Pickpockets, and How to Avoid Them

Pickpockets, and How to Avoid Them

If nothing else, this blog is making me humble. So far, I have shared three of my biggest travel blunders:  know the exchange rate before you buy, check the weather for your exact destination, and do your research. The fourth mistake, however, is far more painful to discuss because it made me feel so stupid: on my last trip to London, I was the victim of a pickpocket.


After sightseeing at Westminster Abbey, my son and I hopped on the Tube to head back to our hotel and freshen up before dinner. It was rush hour and the trains were quite crowded. Standing room only, in fact, and I was one of the ones standing. I had my wallet in my camera bag, the long strap of which was draped diagonally across my torso.

At one point in our Underground journey, I noticed a man standing in front of the train doors, looking at me. We made eye contact. Something about him made me uneasy, so I looked away. When I looked back again, he was gone, but the train hadn’t yet made any stops. I thought it was odd, but since I had already moved within the car a couple of times trying to get a more comfortable/less crowded stop, I didn’t think much of it.

We finally got back to the hotel, and I opened my wallet to get the key card out. That was when I realized that the wallet was gone. It had been removed from my bag and the bag had been zipped back up so that I wouldn’t even notice until the pickpocket was long gone.


What it cost me: $400 cash, my drivers license, the airport parking lot ticket, and my credit card. Not to mention an awful lot of time!

After the fact (of course) I recognized all of the things I had done wrong. Here are simple things you can do to void becoming the victim of a pickpocket. (I only succeeded at three or four of them.)

  1. Keep passports in a safe location at the hotel. You won’t need them while you’re out and about, just at the airport.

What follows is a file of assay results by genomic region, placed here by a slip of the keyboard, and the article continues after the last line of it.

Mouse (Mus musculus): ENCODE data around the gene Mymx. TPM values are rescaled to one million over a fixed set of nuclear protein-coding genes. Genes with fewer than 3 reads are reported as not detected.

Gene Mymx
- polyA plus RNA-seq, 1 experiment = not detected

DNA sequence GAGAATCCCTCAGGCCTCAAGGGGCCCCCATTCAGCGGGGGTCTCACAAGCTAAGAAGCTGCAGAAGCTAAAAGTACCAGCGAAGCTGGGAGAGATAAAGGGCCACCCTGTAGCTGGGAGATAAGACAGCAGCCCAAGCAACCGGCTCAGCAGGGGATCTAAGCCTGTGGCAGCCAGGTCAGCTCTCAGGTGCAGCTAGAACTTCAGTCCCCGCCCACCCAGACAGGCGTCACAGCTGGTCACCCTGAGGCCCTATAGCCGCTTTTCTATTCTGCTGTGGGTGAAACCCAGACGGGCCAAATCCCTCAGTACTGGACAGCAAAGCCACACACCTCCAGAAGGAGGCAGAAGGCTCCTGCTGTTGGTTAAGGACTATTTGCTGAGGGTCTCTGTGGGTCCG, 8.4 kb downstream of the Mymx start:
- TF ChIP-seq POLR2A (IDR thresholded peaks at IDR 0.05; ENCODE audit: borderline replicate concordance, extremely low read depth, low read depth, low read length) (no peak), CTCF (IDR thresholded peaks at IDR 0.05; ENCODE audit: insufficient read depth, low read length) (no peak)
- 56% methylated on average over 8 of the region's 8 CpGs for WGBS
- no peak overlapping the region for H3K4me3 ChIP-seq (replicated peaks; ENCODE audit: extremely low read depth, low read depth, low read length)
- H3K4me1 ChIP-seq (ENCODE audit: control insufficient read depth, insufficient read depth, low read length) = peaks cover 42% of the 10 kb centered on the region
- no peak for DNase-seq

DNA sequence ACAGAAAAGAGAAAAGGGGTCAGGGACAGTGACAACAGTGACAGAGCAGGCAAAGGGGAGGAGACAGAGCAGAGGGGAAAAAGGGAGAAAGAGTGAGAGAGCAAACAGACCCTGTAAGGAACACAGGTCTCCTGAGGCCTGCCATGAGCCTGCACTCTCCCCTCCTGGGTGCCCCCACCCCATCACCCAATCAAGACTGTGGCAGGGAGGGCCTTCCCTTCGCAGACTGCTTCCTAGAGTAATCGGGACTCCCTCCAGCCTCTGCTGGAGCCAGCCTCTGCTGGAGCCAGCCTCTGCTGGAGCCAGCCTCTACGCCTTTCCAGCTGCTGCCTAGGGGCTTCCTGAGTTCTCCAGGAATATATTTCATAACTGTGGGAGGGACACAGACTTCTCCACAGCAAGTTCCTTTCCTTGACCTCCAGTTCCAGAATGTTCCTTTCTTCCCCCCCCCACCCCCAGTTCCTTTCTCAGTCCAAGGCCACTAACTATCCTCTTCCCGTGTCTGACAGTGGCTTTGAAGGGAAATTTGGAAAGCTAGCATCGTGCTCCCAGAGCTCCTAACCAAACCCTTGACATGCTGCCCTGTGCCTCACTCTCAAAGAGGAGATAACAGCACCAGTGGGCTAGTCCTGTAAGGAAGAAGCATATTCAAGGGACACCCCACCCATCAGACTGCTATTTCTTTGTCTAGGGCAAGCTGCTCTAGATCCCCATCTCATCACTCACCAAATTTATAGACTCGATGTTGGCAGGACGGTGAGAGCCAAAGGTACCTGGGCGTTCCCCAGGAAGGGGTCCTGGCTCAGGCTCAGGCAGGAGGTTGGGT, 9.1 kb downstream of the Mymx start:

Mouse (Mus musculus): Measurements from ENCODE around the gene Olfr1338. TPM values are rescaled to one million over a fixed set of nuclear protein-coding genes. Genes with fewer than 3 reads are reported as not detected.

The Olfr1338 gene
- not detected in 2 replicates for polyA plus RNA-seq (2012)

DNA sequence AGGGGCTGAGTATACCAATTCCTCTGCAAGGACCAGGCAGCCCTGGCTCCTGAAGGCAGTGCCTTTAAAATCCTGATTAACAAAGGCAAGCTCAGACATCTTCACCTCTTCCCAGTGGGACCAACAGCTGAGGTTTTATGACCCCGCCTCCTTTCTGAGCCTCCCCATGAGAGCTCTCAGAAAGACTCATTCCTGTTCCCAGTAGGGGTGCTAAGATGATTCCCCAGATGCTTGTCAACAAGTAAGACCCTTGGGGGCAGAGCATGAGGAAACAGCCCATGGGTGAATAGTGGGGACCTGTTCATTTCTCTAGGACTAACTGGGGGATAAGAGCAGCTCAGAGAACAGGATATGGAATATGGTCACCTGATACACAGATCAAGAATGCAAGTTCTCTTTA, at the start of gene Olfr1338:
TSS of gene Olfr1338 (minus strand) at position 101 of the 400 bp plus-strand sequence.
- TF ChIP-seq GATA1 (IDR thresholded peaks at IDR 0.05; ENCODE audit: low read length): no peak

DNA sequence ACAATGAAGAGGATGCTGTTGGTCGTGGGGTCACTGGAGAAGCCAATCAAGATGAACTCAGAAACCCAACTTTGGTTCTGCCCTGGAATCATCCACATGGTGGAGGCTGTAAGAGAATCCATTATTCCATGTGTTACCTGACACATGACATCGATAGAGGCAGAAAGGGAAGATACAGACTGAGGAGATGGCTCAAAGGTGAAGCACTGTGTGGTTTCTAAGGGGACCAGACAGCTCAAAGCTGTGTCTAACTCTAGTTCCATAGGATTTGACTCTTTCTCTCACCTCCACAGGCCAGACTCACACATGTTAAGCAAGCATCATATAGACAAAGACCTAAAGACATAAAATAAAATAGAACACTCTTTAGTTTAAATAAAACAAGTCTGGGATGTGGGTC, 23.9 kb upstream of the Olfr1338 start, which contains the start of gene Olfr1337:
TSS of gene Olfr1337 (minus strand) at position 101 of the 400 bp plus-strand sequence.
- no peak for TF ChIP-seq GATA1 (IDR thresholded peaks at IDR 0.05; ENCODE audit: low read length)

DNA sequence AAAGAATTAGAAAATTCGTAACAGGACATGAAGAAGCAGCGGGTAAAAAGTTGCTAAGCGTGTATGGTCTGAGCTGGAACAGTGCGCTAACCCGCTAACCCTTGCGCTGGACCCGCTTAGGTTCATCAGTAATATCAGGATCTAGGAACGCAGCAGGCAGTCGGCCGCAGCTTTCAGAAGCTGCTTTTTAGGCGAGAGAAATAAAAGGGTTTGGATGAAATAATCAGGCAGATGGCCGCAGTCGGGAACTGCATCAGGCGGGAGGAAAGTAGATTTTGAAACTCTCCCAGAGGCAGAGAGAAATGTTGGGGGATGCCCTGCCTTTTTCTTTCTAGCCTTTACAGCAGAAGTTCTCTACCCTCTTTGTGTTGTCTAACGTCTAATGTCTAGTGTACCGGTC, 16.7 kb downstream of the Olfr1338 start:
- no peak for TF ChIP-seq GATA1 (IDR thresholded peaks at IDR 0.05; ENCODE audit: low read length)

2. Only take one day’s worth of cash with you when you’re out.
  3. Write down your credit card company’s phone number to report lost/stolen cards. Keep that number in your hotel room (not, for heaven’s sake, in your wallet!)
  4. Have a backup credit card that you leave in the hotel room. Trust me, once the stolen card is reported stolen, it will be easier to use another card than to navigate the procedures for getting a replacement card sent to you. And while we’re on the subject, be sure to notify your credit card companies that you will be traveling out of the country before you leave so they won’t decline your charges as suspicious.
  5. Carry your cash in the front pockets of your pants. No one can pickpocket those without it looking like a sexual assault. 🙂
  6. For ladies, use a handbag with a long strap and wear it diagonally across your torso. This will prevent anyone from grabbing your purse and running away with it.
  7. If your bag zips, make sure that the zipper is in front where you can see it. Never leave the opening of your purse behind you.
  8. As much as possible, avoid crowded places where people will be bumping into you so much that it would not cause you to be alarmed. (For instance, the subway at rush hour.)
  9. If signs are posted telling you that pickpockets operate in a certain area, take them seriously. They aren’t posted there just to scare away the tourists.
  10. If you forget to do #1 above, enroll in the State Department’s Smart Traveler Enrollment Program (STEP). (Actually, this is a good idea even if you don’t forget to do #1.)
  11. Be aware of where your wallet/money/bag is at all times.
  12. Pay attention to your instincts! If someone’s appearance or actions strike you as even mildly suspicious, put as much distance between them and you as you possibly can.
  13. Finally, assume that you will be pickpocketed rather than assuming you won’t be. A little paranoia can be a good thing sometimes. 🙂



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